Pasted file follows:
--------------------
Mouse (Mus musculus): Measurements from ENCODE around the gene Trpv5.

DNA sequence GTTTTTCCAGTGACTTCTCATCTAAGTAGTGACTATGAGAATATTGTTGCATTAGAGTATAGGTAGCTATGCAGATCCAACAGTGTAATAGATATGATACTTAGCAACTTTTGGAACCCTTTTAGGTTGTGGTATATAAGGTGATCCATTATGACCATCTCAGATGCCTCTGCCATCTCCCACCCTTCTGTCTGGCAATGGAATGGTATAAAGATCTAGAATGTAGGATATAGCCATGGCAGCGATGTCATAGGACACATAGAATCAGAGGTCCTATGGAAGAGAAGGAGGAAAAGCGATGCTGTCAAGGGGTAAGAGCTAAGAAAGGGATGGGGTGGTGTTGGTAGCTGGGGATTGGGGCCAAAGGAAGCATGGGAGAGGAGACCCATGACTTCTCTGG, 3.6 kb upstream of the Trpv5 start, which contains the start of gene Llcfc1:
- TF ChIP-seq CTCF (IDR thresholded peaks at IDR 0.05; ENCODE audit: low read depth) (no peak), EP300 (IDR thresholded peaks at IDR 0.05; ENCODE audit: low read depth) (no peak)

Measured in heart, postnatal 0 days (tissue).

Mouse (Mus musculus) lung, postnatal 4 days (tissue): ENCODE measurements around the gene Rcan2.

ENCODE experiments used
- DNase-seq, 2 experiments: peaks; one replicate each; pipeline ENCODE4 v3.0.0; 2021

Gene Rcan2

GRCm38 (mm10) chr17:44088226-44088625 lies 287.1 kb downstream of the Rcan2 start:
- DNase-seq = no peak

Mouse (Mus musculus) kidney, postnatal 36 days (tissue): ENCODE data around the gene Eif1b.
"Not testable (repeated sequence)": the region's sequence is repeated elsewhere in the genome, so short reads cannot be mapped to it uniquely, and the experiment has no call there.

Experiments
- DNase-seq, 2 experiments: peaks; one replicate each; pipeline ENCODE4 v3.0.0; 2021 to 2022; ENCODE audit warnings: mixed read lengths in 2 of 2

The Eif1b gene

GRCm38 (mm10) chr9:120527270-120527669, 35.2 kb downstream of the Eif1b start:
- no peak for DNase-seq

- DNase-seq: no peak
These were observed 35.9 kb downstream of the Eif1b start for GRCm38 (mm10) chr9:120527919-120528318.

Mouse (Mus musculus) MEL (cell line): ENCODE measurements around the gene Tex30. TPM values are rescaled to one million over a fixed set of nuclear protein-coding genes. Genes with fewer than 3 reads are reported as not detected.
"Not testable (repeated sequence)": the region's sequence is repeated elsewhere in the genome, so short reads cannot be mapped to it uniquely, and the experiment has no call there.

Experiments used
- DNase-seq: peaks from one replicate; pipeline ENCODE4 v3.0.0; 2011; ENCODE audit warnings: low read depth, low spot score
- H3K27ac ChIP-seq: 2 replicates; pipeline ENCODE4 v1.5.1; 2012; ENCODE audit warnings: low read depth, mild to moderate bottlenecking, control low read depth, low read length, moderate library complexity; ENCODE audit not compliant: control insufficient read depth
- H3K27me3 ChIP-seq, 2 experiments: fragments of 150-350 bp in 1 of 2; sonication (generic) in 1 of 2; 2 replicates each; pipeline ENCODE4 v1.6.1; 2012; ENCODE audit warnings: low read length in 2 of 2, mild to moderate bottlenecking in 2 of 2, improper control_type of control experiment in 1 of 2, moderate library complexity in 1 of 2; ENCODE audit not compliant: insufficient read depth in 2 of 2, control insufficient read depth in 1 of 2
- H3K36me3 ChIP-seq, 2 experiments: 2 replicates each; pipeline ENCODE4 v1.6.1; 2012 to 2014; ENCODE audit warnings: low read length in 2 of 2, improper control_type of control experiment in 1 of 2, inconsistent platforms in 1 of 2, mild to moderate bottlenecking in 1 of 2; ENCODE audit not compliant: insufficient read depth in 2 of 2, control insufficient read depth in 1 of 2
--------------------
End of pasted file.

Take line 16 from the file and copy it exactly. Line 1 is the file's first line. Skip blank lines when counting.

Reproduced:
GRCm38 (mm10) chr9:120527270-120527669, 35.2 kb downstream of the Eif1b start: